If we don't learn from the heart of Jesus, we can never love fully. If, like some people, we were to think that to keep a clean heart, a heart worthy of God, means "not mixing it up, not contaminating it" with human affection, we become insensitive to other people's pain and sorrow. 

Apart from the Heart of Jesus We may only express a kind of  legalistic charity, something dry and soulless. But this would not be the true charity of Jesus Christ, which involves human affection and warmth. 

It is difficult for us as human beings to be truly just.  Without divine grace from the Sacred Heart of Jesus it is difficult for us to be inspired by love and not hatred or indifference towards those who differ from us. 

We must aware that, even if we achieve a reasonable distribution of wealth and a harmonious organization of society, there will still be the suffering of illness, of misunderstanding, of loneliness, of the death of loved ones, of the experience of our own limitations.

Faced with the weight of all this, a Christian can find only one genuine answer: Christ on the cross, the God who suffers and dies for us , who gives us his heart opened by a lance for the love of us all.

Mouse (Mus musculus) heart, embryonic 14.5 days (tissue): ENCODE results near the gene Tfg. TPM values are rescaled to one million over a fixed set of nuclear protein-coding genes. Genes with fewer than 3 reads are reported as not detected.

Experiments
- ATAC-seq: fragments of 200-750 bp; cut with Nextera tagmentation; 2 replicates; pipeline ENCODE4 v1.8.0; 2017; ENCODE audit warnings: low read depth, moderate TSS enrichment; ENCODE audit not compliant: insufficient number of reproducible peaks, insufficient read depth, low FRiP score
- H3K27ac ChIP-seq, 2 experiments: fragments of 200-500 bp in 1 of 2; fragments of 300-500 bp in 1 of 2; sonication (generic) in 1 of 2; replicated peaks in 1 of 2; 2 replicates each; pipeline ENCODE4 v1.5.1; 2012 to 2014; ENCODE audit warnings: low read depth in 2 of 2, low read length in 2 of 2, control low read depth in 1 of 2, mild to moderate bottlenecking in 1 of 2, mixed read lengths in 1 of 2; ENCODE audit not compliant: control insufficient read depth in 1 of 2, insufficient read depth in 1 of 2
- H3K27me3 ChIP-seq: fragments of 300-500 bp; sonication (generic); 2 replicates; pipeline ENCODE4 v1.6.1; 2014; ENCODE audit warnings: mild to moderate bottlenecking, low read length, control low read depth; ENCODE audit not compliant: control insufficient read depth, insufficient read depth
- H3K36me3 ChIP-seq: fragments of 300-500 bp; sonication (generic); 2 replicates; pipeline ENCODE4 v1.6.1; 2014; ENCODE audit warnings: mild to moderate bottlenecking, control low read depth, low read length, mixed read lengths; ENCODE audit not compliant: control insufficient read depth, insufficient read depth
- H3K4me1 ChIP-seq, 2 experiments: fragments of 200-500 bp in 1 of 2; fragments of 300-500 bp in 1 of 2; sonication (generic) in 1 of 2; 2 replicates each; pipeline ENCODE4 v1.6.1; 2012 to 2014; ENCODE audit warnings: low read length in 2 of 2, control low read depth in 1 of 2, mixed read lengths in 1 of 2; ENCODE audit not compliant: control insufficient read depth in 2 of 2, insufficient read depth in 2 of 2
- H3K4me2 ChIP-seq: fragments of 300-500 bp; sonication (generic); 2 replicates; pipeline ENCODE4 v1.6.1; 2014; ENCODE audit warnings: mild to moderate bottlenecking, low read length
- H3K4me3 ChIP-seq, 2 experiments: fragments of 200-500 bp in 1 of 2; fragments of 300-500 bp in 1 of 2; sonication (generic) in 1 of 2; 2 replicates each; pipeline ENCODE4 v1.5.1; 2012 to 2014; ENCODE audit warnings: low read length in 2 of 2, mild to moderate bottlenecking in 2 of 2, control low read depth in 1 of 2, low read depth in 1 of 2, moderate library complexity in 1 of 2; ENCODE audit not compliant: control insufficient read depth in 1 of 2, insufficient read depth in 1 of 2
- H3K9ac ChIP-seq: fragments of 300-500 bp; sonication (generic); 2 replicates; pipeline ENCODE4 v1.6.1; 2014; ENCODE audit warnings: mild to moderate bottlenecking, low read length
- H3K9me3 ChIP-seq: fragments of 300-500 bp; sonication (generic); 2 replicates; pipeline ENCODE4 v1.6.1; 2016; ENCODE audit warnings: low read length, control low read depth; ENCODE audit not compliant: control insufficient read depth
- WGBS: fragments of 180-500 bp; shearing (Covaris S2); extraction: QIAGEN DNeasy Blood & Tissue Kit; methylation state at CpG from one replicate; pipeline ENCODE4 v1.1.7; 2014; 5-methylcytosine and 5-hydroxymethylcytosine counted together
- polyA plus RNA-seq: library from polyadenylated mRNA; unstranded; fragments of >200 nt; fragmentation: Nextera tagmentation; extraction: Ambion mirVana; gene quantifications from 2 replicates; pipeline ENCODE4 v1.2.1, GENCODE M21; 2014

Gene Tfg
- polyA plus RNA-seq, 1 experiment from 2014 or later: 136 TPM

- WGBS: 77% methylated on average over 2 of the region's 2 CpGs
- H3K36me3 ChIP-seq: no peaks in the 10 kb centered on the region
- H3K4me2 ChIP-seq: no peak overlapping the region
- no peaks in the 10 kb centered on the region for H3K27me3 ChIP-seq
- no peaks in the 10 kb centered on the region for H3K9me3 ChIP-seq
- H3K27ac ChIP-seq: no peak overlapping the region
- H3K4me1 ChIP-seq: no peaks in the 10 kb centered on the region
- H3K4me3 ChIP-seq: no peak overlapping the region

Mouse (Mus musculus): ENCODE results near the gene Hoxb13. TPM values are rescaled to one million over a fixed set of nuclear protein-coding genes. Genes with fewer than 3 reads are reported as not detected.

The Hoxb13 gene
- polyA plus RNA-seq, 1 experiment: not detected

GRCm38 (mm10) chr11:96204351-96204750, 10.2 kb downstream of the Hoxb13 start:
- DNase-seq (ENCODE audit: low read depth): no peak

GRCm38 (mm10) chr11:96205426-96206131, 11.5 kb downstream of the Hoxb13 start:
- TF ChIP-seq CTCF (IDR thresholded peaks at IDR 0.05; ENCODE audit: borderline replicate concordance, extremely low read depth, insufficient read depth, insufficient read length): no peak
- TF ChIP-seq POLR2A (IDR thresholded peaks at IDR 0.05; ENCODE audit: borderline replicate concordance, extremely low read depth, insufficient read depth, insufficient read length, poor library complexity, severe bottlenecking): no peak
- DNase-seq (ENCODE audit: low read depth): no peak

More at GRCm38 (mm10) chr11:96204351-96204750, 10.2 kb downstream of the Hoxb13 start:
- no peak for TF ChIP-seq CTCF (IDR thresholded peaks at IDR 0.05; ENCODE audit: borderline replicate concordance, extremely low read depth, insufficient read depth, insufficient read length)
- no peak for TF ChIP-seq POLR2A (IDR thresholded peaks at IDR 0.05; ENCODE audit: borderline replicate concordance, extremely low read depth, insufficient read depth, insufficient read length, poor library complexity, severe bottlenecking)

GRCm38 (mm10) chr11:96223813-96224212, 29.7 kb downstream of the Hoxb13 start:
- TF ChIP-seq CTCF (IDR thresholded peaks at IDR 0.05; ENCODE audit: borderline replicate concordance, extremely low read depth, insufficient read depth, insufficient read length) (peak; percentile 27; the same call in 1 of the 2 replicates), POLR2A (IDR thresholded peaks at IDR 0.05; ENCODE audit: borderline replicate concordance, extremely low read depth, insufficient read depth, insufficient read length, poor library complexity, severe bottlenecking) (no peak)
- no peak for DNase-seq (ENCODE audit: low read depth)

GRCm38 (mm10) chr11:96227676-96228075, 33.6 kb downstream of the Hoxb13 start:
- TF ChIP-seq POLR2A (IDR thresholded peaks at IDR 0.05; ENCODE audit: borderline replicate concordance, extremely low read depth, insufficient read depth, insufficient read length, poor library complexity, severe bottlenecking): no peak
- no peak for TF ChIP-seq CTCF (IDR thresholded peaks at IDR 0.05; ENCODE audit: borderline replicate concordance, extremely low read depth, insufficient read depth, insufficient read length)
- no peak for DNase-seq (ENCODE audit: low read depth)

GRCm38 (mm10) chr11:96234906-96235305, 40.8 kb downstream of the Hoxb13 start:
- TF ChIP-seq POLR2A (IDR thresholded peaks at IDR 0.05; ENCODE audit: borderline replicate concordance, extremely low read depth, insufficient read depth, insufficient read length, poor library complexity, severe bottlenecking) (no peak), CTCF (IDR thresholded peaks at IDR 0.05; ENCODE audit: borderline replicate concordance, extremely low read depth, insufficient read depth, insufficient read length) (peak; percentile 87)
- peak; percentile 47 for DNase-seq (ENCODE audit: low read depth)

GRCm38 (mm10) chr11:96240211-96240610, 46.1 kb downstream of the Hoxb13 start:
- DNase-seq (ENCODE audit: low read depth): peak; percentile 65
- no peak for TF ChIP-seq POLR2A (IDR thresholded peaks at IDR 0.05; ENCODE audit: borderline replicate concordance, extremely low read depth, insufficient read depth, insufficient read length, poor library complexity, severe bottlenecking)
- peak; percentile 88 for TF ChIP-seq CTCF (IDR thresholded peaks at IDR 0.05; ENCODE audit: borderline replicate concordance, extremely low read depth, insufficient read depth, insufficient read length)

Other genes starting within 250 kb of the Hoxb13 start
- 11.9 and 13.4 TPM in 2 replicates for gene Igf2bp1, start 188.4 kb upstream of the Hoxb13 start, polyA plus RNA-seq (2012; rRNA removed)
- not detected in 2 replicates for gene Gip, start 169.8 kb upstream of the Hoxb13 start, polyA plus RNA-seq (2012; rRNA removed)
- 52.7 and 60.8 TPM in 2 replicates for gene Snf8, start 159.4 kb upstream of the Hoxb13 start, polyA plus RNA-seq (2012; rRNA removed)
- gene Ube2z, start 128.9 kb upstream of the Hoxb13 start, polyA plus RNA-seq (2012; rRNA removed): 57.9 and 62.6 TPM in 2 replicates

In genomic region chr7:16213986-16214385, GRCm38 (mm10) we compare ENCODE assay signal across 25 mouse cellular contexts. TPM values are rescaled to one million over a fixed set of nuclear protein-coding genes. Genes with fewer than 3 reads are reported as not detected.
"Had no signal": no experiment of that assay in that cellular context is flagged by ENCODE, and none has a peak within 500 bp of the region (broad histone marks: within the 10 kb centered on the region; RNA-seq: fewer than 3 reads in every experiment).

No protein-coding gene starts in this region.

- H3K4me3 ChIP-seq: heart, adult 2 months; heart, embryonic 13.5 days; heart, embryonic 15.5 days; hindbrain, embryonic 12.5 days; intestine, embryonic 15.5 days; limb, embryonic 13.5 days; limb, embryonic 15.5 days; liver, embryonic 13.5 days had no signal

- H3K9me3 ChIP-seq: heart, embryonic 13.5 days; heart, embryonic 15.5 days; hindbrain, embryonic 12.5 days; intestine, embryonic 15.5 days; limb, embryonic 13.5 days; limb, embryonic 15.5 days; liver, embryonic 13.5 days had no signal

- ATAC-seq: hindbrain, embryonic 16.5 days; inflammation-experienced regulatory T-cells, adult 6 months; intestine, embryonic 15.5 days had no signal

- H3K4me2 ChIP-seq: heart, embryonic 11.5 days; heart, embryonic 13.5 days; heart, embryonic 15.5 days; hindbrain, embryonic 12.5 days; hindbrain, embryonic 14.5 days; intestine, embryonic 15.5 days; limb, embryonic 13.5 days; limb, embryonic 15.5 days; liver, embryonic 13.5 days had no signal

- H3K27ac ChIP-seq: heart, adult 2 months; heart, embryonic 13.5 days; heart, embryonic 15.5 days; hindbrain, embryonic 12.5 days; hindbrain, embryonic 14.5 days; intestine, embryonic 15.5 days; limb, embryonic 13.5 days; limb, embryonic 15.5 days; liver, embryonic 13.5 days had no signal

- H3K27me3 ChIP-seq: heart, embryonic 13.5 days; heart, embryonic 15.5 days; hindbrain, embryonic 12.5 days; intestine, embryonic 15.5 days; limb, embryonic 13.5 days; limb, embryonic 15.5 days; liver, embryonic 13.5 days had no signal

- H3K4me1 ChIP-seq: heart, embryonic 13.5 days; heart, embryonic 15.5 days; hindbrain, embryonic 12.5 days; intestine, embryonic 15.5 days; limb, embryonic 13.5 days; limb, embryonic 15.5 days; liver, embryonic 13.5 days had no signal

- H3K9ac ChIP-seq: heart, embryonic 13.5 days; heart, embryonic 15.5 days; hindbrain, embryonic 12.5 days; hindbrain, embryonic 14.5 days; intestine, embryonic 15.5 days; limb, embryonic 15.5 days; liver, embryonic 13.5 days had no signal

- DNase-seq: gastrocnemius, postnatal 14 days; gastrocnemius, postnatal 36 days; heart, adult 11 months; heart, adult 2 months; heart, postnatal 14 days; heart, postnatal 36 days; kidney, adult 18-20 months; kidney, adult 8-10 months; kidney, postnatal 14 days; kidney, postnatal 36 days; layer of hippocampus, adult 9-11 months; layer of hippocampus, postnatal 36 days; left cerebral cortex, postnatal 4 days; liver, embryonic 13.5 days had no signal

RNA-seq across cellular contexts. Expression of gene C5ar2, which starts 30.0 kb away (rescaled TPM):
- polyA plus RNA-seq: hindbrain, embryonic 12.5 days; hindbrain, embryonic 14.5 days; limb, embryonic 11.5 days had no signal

Our Lord abhors injustice and condemns those who commit it. But God respects the freedom of each individual. He permits injustice to happen because, as a result of original sin, it is part and the human condition and linked to our freedom. Yet God's heart is full of love for all. Our suffering, our sadness, our anguish, our hunger and thirst for justice . . . he took all these upon himself by means of his passion and death.
Unfortunately suffering linked to the freedom God gives to us. We would be free if we could not choose evil as well as good. This is the truth, however difficult it may be for us to understand.  

It was difficult for Jesus Christ the man to undergo his passion: "Father, if you are willing, remove this cup from me; nevertheless, not my will, but yours, be done." In this tension of pleading and acceptance,  Jesus went to his death for our sakes, pardoning those who crucify him.

The supernatural grace to accept suffering is, precisely, the greatest of all conquests. By dying on the cross, Jesus overcame death. The attitude of a child of God is not one of acceptance that we may possibly face pain and suffering. 

Christians have a sense of sharing in the passion of Christ, with a foretaste of victory. In the name of this victorious love of Christ, we go out into the world to be sowers of peace and joy through everything we say and do. We have to fight the fight of peace against evil, against injustice and against sin. We serve notice that the present condition of humanity needs not be permanent.  

Only the love of God, shown in the Sacred Heart of Jesus, can give us the grace to truly love others and together strive for the glorious spiritual triumph of life fully in communion with Christ forever.